September 23, 2023

Unknown foot soldiers of the Civil Rights Movement in Alabama

5 min read

by ARIAMA C. LONG Report for America Corps Member / Amsterdam News Staff

This year marks the 60th anniversary of major events of the Civil Rights Movement, Black people’s historic struggle for equality in the U.S. Birmingham, Alabama was one of the cities where many of these events took place, such as the Children’s Crusade, 16th Street Baptist Church bombing, and Dr. Martin Luther King, Jr. arrest and famous letter. 

Black journalists attending the 2023 National Association of Black Journalists (NABJ) conference, held in Birmingham this year, ventured out on a tour of the city. They spoke with surviving and often unknown members of the movement who detailed their firsthand accounts with abhorrent, racist segregationists and white supremacists during the 1950s and 60s.

Much of the driving force behind the Civil Rights Movement is credited to King’s nonviolent demonstrations all over the south, but little is said about the coalition of Black faith leaders and children protesters that initially rallied to jumpstart the movement in Alabama. 

Rev. Fred L. Shuttlesworth, who lived until 2011, survived several attempts on his life, including church bombings and beatings, and worked to convince King to come help spotlight Birmingham’s tyranny in the burgeoning media. He also publicly took on Theophilus Eugene “Bull” Connor, a ruthless white supremacist and segregationist politician in Alabama that turned fire hoses, police dogs, and a tank on Black freedom fighters during the Children’s Crusade of 1963. Many attacked and arrested were Black teens and kids, some of whom were as young as 7-years-old, who had walked out of schools to march.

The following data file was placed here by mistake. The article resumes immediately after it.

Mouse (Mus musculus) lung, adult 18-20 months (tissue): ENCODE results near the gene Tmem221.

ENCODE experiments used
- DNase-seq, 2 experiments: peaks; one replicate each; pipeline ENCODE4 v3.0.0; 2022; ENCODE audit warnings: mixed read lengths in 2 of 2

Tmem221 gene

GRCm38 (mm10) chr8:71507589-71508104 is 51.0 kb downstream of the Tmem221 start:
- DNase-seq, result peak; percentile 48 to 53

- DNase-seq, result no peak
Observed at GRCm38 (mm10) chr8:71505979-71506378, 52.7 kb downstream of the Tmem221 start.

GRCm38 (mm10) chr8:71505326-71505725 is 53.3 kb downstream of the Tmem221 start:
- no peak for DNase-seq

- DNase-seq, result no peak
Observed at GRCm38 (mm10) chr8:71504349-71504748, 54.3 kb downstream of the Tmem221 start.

Shuttlesworth was adamantly opposed to violence and created the Alabama Christian Movement for Human Rights (ACMHR) pledge to peaceful protests in 1956 when Alabama outlawed the National Association for the Advancement of Colored People (NAACP) in the state. He headed the Bethel Baptist Church in Collegeville, one of the epicenters for civil rights organizers at the time on the northside of Birmingham. He attended meetings in the “war room” at A.G. Gaston Motel, which catered only to Black guests, with King, leaders from the Southern Christian Leadership Conference (SCLC), Ralph D. Abernathy, and others to plan and strategize. 

Rev. Thomas L. Wilder runs the landmark Bethel Baptist Church, where he’s served as pastor since the late 1980s. Wilder said that Shuttlesworth challenged the established segregationist laws in Birmingham that would often lead to imprisonment or lynching for Blacks, inquired about voter registration and unlawful literacy tests, and fought against Black people’s complacency as second class citizens.

“The subjects of [voting] tests were so difficult, particularly for African American people. They may ask you a question such as, how many seeds are there in a watermelon? How many gallons of water are there in the Pacific Ocean? And no matter what you said it was wrong,” said Wilder. 

Wilder said that some people categorized Shuttlesworth as either courageous or crazy for his actions. “But after the first bomb that went off on Dec 25, 1956 [at his home] he said all fear left him,” said Wilder. “And he was never afraid again.” 

Birmingham was unfortunately nicknamed ‘Bombingham’ because there were about 60 racially motivated bombings of Black homes, businesses, and churches that were purposefully never solved by white law enforcement between 1948 and 1963. What’s often not said is that survivors of these hellish bombings are still alive today.